5) Abortion is physically safe. Anti-choice propaganda dwells on calling abortion clinics “abortion mills” and even going so far to call, as Michele Bachmann did, abortion an “act of violence” committed against the woman getting it. The truth is that abortion is a simple outpatient procedure that’s on the high end of safety for a medical procedure. The vast majority of abortions have no complications at all, and abortion is considered many times safer than childbirth. There are no long term health effects of abortion; anti-choice claims that it’s correlated to breast cancer have been repeatedly shown to be false. When anti-choicers get hysterical about how abortion is “violence”, they should be made to answer for the statistics that show it’s much safer than childbirth.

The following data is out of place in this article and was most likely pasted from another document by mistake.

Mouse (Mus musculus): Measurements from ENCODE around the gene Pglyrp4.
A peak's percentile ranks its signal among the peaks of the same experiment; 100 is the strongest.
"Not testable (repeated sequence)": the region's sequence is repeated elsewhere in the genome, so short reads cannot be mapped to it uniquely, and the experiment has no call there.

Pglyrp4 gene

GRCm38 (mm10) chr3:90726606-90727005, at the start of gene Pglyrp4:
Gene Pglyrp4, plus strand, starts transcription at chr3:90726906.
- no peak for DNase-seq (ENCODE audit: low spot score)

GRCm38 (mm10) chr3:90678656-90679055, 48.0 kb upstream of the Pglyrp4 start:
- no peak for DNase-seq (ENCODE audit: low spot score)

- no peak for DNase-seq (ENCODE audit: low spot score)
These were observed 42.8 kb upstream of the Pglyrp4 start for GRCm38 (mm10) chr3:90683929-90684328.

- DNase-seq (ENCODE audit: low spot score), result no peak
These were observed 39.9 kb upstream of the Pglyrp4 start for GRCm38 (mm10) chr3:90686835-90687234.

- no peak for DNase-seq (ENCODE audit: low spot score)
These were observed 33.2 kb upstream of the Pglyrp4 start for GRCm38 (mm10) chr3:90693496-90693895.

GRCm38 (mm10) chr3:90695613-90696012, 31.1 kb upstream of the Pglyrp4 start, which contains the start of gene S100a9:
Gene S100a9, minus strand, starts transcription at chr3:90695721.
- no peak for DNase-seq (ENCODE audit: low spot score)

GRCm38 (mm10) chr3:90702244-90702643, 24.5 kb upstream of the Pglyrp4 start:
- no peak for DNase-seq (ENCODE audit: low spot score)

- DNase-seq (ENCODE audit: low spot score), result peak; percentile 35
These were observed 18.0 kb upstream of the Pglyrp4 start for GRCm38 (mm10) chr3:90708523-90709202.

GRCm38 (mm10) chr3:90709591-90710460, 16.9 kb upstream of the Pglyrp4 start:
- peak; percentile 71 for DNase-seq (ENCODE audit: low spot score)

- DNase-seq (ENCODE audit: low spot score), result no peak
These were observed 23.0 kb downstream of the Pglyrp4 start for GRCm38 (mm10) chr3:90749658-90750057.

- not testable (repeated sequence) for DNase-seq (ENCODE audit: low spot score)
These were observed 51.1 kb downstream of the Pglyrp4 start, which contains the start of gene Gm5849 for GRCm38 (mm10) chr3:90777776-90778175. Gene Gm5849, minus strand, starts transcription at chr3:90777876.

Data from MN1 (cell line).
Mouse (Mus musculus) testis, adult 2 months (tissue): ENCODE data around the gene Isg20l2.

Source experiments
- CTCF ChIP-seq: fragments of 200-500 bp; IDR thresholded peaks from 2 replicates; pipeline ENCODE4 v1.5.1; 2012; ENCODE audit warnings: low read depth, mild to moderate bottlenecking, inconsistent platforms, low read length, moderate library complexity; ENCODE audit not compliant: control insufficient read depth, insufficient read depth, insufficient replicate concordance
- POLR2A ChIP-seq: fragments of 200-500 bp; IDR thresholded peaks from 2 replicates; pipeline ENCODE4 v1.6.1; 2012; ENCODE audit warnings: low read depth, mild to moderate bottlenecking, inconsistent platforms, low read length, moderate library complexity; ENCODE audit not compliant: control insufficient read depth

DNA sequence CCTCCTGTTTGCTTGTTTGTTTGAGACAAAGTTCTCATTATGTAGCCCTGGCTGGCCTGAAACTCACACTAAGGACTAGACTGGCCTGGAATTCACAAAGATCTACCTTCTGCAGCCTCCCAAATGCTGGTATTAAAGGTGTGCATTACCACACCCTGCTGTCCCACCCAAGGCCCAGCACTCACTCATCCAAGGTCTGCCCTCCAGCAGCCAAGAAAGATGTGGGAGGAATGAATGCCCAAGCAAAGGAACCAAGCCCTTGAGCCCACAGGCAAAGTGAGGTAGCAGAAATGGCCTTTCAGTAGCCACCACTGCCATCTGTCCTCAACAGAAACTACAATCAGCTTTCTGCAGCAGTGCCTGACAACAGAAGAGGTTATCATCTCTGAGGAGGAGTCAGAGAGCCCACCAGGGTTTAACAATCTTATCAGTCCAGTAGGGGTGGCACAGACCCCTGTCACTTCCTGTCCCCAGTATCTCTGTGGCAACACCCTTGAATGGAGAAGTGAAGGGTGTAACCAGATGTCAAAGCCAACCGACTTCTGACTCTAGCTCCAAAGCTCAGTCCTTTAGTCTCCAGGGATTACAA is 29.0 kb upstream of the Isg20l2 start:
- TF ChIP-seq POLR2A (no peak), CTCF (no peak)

6) Abortion is mentally safe. In order to dissuade women from abortion, anti-choicers claim it will invoke depression and possibly even post-traumatic stress disorder. But repeated studies show not only that abortion doesn’t cause depression, but that giving birth can. In fact, mental illness can be a medical indicator for abortion; for women for whom giving birth can aggravate mental health problems, an abortion is often necessary to prevent further degradation of their mental health. Andrea Yates is good evidence against the contention that childbirth is a panacea, but anti-choicers should explain why they think they know better than the American Psychological Association when it comes to the mental health effects of abortion.